All three members of Vermont’s Congressional delegation say it’s essential that Congress explores practical and meaningful steps to help prevent another mass shooting, like the one that took place in Connecticut last week.
Congressman Peter Welch said the shootings in Newtown have had a profound impact on Congress and that the killings are "a game changer" for the issue of gun control in Washington.
Welch said the discussion should include a number of issues including a ban on semi automatic assault weapons, funding for mental health services and background checks for gun shows.
"If we’re there and we talk about this in an open way, we acknowledge that we just can’t expose our kids to this kind of threat," said Welch. "But we can do that in a way where we respect the long tradition that we’re really proud of in Vermont of responsible gun use."
And Welch thinks it’s possible to balance legitimate gun use with some new restrictions.
"I mean what happened in Newtown has nothing to do with responsible gun use, obviously so what steps can we take, all of us, including the NRA to be responsible and try to take practical steps that are going to avert this from happening again."
Senator Bernie Sanders voted for the original assault weapon ban back in 1994 and he’s willing to consider a new ban. He says the debate will certainly be different after last week’s tragedy.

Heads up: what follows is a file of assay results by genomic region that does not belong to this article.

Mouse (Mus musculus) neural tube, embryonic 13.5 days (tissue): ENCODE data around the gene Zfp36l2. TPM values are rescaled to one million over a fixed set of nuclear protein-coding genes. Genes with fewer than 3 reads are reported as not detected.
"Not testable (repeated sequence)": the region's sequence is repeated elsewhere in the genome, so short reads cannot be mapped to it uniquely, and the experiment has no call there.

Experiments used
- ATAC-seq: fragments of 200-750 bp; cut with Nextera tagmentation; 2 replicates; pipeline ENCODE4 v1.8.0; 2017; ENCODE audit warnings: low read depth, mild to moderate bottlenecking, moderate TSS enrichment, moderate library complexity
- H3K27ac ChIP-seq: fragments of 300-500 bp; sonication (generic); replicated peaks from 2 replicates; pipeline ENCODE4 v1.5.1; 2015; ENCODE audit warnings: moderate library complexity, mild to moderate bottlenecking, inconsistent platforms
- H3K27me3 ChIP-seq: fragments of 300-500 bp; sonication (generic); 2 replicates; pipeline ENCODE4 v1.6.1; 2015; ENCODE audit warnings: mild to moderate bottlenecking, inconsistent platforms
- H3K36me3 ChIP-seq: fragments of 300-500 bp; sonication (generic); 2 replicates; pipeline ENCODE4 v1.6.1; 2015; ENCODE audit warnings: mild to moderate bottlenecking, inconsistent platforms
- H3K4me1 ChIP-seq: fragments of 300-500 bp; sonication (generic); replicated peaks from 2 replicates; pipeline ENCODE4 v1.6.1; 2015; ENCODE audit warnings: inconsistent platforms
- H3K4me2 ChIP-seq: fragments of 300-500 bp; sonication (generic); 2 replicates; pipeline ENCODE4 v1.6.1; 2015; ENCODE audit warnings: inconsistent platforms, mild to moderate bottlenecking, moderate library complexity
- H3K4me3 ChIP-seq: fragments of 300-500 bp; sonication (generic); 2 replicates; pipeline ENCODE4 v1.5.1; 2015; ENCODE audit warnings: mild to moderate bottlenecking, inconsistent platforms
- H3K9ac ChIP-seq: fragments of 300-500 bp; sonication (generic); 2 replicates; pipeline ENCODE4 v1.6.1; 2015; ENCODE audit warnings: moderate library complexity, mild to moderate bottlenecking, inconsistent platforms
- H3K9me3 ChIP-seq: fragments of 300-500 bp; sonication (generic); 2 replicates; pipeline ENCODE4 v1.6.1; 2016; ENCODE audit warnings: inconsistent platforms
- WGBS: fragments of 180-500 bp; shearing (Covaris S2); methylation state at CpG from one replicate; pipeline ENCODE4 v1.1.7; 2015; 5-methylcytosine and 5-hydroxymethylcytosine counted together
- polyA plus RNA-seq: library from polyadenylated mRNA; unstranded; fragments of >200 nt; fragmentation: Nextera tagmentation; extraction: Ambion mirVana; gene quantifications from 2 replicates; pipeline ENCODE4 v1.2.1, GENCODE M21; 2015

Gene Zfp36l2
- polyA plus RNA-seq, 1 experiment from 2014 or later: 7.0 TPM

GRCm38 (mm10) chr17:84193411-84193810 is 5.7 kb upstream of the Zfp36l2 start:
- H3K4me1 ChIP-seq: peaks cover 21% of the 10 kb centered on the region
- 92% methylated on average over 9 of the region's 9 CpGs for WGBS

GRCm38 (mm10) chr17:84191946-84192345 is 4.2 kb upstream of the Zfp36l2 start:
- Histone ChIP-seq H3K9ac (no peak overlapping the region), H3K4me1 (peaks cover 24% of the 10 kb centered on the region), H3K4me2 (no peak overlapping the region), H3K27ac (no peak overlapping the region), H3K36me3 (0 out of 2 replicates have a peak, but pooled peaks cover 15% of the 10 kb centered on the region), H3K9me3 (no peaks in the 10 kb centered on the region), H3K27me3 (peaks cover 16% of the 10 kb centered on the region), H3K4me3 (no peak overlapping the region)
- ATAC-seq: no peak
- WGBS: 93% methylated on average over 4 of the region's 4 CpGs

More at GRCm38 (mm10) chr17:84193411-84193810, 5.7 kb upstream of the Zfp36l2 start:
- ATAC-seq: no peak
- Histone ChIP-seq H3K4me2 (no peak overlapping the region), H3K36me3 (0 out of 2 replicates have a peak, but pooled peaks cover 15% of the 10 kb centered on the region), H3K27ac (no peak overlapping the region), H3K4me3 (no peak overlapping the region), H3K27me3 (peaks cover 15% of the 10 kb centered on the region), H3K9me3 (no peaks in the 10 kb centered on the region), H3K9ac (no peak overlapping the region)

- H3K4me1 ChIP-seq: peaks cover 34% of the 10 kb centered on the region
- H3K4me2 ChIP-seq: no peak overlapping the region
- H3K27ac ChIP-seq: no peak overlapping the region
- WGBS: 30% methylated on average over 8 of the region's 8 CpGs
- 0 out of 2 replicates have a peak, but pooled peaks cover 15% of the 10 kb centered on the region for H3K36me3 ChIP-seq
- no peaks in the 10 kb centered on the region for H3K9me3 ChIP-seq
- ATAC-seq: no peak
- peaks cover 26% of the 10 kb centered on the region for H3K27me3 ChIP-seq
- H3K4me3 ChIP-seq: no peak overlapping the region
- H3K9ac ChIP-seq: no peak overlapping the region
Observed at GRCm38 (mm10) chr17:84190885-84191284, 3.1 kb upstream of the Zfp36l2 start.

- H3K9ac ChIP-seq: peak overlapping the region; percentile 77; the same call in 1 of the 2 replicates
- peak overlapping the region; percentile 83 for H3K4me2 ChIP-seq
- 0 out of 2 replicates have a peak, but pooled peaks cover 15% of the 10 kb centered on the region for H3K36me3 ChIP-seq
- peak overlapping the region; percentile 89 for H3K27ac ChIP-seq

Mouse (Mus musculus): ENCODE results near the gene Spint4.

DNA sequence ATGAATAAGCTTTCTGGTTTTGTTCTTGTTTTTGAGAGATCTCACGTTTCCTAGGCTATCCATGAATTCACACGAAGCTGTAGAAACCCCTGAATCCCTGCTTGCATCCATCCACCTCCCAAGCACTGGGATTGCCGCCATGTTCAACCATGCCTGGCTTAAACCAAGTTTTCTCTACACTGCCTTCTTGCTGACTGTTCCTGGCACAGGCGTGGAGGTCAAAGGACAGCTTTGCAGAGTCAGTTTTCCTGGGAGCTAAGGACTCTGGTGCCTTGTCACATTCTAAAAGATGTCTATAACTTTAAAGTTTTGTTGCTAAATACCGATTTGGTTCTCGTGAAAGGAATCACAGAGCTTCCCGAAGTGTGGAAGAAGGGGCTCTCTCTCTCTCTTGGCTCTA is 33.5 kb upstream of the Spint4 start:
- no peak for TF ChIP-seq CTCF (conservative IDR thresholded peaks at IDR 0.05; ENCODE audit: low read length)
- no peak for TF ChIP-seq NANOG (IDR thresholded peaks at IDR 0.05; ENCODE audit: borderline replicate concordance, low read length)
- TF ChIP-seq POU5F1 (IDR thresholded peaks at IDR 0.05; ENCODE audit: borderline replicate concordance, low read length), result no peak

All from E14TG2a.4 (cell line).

"I hope it wakes the people of this country up and Congress up to understand that we have to deal with what is becoming an epidemic of mass killings," he said.
Sanders said it’s critical to remember that there’s no single answer to this problem and that a comprehensive solution is needed.
"It’s a complicated problem which certainly deals with the need for a huge expansion in mental health capabilities in this country," said Sanders. "Frankly I think we have got to address the gratuitous violence that appears in so much media… and thirdly you’ve got to deal with the issue of guns."
Senator Patrick Leahy currently chairs the Senate Judiciary committee. He’s announced a hearing next month to look at the issue of violence in this country. Speaking on the Senate floor, he said it’s time for members of Congress to show some courage on this issue.
"If there are practical and sensible and workable answers to prevent such an unspeakable tragedy we should make the effort to find them," said Leahy. "And then, then Mr. President, we should have the courage — each and every one of us – to vote for those steps."
Leahy voted for the original assault weapon ban 18 years ago but his office says it’s too early in the process to determine if he will support a new one in January.